Minus the two years that I waited tables in an Irish pub, St. Patrick’s Day has always been my favorite day of the year. Having grown up in New York where the holiday is somewhat of an institution, I was disappointed to find that it was a mere blip on the radar when I moved to Georgia for college. There was a bright spot, though, when I discovered the St. Patrick’s Day celebration in Savannah, which was just a few hours away. There was always a catch, though. My first two years of school we were on the trimester system and St. Patrick’s Day fell swiftly during midterms. Especially my freshman year, midterms were not going to spoil my fun. Unfortunately, no one else seemed to share my slack-adaisical attitude towards skipping class for green beer; I only hope their GPAs exceeded my stellar 2.3 after their freshman year. The last two years, St. Patrick’s Day fell during finals, when we were on the semester system. However, because we had the longest semesters in the history of any college in America (UGA never seemed to excel at figuring out anything administrative), we lucked out my senior year. I was able to convince some friends to head to Savannah with me and we celebrated by the river.
My freshman year, I was without a car for the first time in my life since I got my driver’s license. You never realize until you don’t have a car how appealing everywhere sounds, but where you are. Athens seemed to be a short drive (well, ride, then) to just about everywhere. If someone was taking a roadtrip and there was an open invite, I was willing to go. Class would definitely take a backseat to traveling and seeing all there was to see.
We went to “The World’s Largest Cocktail Party” in Jacksonville. We went to Destin for a weekend at the beach – hell, I even tagged along to Talladega once. By far, the most memorable trip my freshman year was to Mardi Gras. The first thing that made it funny was that I actually called my parents and asked them if I could go. Granted, I was only 17 at the time but I did live like a thousand miles away from them. Somehow, I just felt like they should grant me permission. My friend, who was over 21, assured my mom that I would be well taken care of and that she didn’t need to worry about me. In typical college travel fashion, there were about 15 of us in one room with two beds. Also, it happened to be colder in New Orleans than it was in Georgia (and New York, which was even more insane.) Needless to say, I came back deathly ill right before midterms.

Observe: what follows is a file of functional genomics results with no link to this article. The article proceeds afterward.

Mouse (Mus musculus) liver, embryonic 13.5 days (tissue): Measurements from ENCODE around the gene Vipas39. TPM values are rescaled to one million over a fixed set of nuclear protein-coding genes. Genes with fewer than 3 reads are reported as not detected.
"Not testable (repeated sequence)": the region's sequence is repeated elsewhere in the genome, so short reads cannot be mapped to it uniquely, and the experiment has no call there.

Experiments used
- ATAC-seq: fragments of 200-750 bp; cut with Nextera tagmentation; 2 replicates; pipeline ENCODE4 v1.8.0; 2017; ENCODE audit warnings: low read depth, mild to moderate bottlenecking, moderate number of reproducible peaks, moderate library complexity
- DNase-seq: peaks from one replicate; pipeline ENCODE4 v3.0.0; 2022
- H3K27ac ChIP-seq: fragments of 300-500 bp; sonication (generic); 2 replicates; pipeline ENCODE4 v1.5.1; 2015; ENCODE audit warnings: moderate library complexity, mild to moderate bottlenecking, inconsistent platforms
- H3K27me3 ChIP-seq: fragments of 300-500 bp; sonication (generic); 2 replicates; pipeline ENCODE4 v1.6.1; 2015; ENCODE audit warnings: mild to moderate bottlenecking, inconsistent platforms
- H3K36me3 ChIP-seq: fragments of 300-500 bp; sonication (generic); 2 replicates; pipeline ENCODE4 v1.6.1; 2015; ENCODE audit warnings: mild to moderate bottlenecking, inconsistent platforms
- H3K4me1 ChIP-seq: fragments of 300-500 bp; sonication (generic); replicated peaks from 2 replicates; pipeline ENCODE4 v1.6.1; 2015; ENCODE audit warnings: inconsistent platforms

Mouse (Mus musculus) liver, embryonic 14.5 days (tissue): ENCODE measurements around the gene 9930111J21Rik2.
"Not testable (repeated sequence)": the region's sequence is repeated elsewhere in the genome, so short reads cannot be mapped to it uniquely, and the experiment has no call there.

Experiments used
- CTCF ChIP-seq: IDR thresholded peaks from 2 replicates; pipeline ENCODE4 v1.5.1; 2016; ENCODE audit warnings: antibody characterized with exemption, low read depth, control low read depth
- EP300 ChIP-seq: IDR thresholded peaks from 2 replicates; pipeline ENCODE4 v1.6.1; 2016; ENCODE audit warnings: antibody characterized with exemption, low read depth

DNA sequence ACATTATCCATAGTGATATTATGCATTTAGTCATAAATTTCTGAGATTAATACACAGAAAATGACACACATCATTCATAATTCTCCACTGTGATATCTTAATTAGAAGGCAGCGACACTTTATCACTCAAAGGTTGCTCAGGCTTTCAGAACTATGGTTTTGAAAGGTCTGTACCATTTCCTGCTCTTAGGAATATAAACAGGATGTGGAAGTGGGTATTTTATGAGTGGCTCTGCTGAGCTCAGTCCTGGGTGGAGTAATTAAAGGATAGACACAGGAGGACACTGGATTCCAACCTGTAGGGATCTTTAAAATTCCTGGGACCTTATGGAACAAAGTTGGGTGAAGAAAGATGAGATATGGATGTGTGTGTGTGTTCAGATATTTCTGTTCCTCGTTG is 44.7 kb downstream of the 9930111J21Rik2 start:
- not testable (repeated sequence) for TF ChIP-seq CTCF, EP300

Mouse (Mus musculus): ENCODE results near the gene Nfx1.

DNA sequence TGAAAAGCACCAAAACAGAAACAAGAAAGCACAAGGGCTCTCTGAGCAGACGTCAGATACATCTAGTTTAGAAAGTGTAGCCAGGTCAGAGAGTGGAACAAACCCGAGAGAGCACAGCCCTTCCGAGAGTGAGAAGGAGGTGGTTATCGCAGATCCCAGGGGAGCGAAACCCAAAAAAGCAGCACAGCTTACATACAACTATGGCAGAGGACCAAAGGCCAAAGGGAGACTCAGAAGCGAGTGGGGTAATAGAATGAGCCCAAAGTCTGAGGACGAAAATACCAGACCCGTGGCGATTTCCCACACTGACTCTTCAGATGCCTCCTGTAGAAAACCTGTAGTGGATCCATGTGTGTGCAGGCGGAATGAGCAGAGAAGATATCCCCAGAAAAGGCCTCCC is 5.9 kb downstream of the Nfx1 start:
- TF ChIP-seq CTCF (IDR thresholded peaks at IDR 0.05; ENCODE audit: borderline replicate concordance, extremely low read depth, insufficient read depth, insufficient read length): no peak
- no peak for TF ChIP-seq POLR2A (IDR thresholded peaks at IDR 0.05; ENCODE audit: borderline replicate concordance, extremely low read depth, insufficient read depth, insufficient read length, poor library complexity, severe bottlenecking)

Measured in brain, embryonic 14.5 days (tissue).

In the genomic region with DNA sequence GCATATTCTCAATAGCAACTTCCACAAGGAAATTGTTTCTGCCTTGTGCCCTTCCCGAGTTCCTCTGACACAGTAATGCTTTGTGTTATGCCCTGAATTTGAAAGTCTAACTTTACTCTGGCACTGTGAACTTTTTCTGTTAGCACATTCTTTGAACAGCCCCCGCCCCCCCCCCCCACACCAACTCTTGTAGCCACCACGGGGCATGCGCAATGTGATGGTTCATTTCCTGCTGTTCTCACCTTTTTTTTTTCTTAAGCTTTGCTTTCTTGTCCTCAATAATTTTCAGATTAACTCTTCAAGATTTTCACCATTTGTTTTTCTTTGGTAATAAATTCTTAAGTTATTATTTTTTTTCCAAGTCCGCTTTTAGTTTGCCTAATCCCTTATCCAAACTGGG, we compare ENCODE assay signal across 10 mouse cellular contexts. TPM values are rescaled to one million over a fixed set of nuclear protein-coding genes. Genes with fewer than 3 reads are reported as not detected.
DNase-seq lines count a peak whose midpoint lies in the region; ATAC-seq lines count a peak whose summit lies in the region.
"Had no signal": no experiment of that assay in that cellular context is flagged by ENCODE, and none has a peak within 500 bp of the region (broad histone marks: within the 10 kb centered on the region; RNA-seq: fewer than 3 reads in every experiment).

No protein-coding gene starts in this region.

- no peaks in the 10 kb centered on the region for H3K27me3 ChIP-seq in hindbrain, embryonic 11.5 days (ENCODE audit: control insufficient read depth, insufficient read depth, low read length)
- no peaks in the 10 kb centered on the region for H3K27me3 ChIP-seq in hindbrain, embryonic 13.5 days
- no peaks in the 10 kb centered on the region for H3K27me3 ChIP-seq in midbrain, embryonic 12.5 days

That should have been the first sign that my wanton travels were beginning to affect my grades. At 17, I wasn’t entirely sure why I was at school. When I got my final grades for the year (again, a remarkable 2.3 overall), my dad echoed the same sentiment.
My travels and escapades had to take a backseat to class over the next three years. I took fewer spur of the moment trips and made sure that my responsibilities at school wouldn’t be affected. And if traveling interfered with class, there was always a plan B.
I took an art appreciation class my sophomore year, which had a 5 p.m. Friday discussion group. Day one when I got my syllabus, I realized this wasn’t a viable option, since I spent most of my weekends in Charleston then. My master plan evolved — two words — teacher’s assistant. I quickly learned that a young-20’s TA could be swayed to give you an A for a discussion group you never attended. All it took was attending his mediocre art shows and swooning over his pieces.
By the time four years of college were said and done, I graduated with over a 3.0 AND got to finally celebrate St. Patrick’s Day in Savannah.
I took next Tuesday off to celebrate St. Patrick’s Day and I’ve been trying to my hardest to convince everyone to do it with me — and yet again, it feels like freshman year. Except this time we’re not leaving at 2 a.m. and getting stuck in Dothan, Alabama, because we ran out of gas.